"I write that I am warm."
Translation:Ik schrijf dat ik het warm heb.
'Het ... hebben' refers to the feeling a person has. 'Wij hebben het warm' - 'We are warm'.
'Warm zijn' refers to something being warm. If a car has been standing in the sun all day, you would say: 'The car is warm!' - 'De auto is warm'.
Saying 'Ik ben warm' means that you literally are warm. For example: you have a fever, you touch your forehead and say 'Ik ben warm', refering to the heat of your forehead instead of the feeling of having it warm.
So how can we tell from the English sentence that ik ben warm, as in being feverish, is not what the person is writing about?
Is "het" in this phrase ("ik het warm heb") required? It seems strange to me and if I google "ik warm heb" or "ik heb warm" I do see results, so I'm not sure what the difference is when using the article vs. not.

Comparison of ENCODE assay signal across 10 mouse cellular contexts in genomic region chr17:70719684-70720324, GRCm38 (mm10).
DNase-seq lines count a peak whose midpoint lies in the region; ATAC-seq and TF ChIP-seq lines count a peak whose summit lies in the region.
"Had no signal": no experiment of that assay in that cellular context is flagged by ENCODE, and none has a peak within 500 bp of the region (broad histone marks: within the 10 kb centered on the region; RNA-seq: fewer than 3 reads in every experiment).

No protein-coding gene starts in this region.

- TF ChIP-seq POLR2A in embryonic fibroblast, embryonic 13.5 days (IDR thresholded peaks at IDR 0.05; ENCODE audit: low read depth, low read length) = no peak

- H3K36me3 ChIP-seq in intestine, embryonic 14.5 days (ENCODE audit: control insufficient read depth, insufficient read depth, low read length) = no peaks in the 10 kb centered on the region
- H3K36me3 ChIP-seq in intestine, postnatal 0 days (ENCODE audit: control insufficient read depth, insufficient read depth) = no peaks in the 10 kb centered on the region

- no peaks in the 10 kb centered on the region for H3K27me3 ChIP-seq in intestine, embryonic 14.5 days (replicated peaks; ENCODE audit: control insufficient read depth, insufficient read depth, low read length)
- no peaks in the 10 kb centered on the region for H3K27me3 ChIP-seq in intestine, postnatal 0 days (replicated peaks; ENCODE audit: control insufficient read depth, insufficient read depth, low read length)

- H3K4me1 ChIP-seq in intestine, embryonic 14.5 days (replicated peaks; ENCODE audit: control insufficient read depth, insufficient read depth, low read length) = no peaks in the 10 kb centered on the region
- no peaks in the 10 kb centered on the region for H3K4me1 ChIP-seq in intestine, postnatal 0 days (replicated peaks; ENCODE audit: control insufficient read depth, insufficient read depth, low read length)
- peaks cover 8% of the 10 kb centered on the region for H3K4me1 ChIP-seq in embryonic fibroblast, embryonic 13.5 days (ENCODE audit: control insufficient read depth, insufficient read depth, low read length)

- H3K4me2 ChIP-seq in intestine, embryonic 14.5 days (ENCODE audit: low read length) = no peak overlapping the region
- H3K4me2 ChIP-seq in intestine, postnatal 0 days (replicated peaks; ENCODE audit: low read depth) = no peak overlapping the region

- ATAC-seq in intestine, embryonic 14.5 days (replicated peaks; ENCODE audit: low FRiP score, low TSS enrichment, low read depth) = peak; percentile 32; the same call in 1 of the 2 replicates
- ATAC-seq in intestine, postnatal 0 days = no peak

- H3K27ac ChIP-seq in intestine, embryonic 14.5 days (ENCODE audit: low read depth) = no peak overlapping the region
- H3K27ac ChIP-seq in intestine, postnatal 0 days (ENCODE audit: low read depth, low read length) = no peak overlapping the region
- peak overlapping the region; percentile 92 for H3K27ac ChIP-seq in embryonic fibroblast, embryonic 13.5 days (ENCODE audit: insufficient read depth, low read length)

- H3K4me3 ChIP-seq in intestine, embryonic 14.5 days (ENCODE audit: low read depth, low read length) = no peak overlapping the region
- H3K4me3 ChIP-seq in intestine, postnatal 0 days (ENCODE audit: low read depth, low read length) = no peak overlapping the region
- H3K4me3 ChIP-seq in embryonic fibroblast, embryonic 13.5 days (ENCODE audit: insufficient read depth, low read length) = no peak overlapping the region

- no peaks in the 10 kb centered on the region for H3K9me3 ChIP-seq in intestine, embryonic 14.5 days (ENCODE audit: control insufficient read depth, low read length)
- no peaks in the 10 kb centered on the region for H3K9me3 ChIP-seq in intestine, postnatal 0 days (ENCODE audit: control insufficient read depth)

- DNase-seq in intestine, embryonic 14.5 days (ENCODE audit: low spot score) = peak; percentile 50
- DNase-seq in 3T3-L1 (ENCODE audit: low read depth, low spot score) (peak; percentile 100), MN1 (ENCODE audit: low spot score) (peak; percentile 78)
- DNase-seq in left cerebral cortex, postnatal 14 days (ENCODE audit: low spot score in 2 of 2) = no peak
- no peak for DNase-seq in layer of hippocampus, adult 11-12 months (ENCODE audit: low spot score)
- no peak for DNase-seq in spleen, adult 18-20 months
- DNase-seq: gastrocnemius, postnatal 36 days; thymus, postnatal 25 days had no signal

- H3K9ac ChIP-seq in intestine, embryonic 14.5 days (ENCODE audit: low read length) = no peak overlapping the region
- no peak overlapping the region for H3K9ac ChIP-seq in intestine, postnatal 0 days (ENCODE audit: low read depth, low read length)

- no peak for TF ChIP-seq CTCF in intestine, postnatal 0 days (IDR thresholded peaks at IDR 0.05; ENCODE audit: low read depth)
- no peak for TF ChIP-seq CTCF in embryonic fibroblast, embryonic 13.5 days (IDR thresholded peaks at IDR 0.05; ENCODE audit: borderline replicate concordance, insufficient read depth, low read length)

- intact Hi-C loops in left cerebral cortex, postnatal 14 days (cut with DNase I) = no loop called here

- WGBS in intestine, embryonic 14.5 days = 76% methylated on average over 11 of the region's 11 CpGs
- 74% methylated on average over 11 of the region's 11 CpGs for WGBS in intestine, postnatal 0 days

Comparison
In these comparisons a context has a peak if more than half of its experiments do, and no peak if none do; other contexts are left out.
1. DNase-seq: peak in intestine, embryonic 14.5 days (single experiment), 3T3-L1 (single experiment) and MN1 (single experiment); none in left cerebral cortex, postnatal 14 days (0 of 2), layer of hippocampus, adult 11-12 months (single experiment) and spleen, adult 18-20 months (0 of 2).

(I wrote "...dat ik warm heb" and it wasn't accepted, but I'm curious.)
Reading the response above now that I'm awake(!), it looks like the issue is that the Dutch is unambiguous as to whether it's a state or a subjective sense ("hebben" vs "het...hebben") but it's a bit ambiguous when given the English sentence first, as we can say "I'm warm" in both senses -- think a sick person touching their forehead and saying "I'm really warm."
Because 'dat' in this situation is a subordinating conjunction which forces the main verb to the end of the second phrase. I think the idea here is that "ik schrijf" is the main sentence and the following part is the added clause.